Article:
Sense and Sensibility

Sense and Sensibility, by Jane Austen

I just felt like I had to read some Jane Austen again, and that it had to be Elinor and Marianne.  It's hard for me to pick a favorite Austen novel (that would be like picking a favorite kind of chocolate truffle) but Persuasion and Sense and Sensibility tie for first, anyway.

Now, I know many people like Marianne best and think Elinor is a prig.  Not me.  I am on Elinor's side every time.  Who else would keep the place running?  It's not that I don't like Marianne, but she is exhausting and I really look forward to her growing up a bit (though of course I wouldn't wish her heartache on her).  Elinor has things to learn too; she falls too far on the side of denying her feelings even to herself, and at last she has to learn even to express them aloud.

This time I paid attention to the very small society that forms the girls' world.  Miss Austen lived in a tightly constricted society that, I think, was very formal because it had to be to survive.  Everyone is living in such close quarters, with little space or time to themselves.  Can you imagine spending weeks and months as a guest in someone else's home, or having visitors in your home for so long?  The careful manners and formality served to create some psychological space where there was no physical distance and little chance to find relief from the constant company of others.

Therefore Elinor spends much of her time making sure that everyone is getting along--she practices tact, couches everything she says in respectful and considerate terms no matter what she really feels, and constantly smooths over her sister's disregard for such social rules.  We might consider her to be dishonest or inauthentic, and certainly she wears a social mask--but in doing so she achieves her goals and makes sure to appreciate the good qualities of the people around her (she is surrounded by fools and enemies, but the fools at least have good points too).  She is able to live with everyone on good terms because she works hard at it, but it's better than the constant bickering and fighting that would otherwise inevitably happen.

Plus, Miss Austen is funny.  She is so funny!  I love her delicate wit.  I laughed out loud when I got to the part about Edward's reconciliation with his mother:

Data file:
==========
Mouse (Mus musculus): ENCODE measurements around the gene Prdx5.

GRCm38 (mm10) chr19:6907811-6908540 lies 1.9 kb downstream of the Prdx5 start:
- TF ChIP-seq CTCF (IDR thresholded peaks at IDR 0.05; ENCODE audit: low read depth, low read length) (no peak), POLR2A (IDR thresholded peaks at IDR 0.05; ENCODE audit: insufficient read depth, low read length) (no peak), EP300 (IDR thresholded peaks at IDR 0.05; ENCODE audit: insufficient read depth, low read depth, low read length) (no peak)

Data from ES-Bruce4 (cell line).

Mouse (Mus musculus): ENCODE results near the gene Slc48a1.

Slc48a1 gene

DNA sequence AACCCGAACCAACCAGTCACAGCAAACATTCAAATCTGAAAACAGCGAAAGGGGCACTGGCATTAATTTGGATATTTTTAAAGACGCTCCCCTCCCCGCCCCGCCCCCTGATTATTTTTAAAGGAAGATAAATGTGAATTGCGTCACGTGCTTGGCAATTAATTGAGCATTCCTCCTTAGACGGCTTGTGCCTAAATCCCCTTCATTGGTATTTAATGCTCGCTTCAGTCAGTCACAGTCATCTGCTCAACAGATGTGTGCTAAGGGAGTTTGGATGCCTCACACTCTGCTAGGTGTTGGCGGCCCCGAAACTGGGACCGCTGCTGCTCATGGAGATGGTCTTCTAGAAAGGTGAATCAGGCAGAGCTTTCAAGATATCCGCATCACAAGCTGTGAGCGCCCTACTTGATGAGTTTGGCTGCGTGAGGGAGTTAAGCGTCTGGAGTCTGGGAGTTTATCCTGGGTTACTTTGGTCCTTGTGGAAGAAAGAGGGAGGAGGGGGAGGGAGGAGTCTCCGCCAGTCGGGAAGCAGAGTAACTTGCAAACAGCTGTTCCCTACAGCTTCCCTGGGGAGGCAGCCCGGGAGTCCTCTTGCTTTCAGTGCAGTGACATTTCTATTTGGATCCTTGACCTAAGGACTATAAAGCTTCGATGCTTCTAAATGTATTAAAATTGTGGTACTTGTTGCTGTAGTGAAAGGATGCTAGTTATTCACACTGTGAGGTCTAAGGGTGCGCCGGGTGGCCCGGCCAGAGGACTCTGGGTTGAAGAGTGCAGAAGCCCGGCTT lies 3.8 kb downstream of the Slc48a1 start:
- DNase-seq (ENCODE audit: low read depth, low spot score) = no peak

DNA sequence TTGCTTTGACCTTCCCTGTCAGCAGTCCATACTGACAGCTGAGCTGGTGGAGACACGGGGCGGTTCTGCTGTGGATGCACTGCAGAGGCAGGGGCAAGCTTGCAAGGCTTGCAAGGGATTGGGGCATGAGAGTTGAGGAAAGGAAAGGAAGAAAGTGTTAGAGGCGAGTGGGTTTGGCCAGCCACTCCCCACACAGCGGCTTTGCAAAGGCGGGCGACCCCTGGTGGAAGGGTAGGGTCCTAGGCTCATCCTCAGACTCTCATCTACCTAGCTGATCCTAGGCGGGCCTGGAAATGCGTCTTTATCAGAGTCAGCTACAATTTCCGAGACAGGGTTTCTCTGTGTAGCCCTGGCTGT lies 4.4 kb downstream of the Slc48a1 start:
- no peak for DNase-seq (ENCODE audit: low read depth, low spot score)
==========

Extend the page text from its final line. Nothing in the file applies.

...Edward was admitted to her presence, and pronounced to be again her son. 

Her family had of late been exceedingly fluctuating. For many years of her life she had had two sons; but the crime and annihilation of Edward a few weeks ago, had robbed her of one; the similar annihilation of Robert had left her for a fortnight without any; and now, by the resuscitation of Edward, she had one again. 

In spite of his being allowed once more to live, however, he did not feel the continuance of his existence secure, till he had revealed his present engagement; for the publication of that circumstance, he feared, might give a sudden turn to his constitution, and carry him off as rapidly as before...

Now I'm in the mood to watch the movie too--the 90s one where Emma Thompson is really too old to play a 19-year-old but it doesn't much matter, and Marianne says "But Elinor, where is your heart?" and gets torn a new one.  I really kind of thought the newer one was better, but that's what I want to watch now.


  1. I have always found Mariane annoying. The last time I read it though I had a teenage girl of my own living in my house and I was amazed at how well Austen portrays the passions of a teenage girl. Elinor is wonderful. She always has my admiration. She is capable of loving deeply and at the same time is always guided by her good sense.

  2. Oh, I should reread this. I have hated it the two times I read it before, but I don't always get on with Jane Austen the first time. She benefits by a reread -- because you're right, she's a completely genius comic writer.

    (But still this isn't my favorite of her books. I'm all about Emma.)

  3. S&S is my favorite Austen novel. :) And I agree with you about Elinor - I really admire her character. She really holds the household together. In fact, I saw little charm in Marianne until only recently when I re-read the book. This time around, I saw the charm of both characters. It's not that I disliked Marianne before...I just thought she was way too silly and melodramatic for her own good. :)


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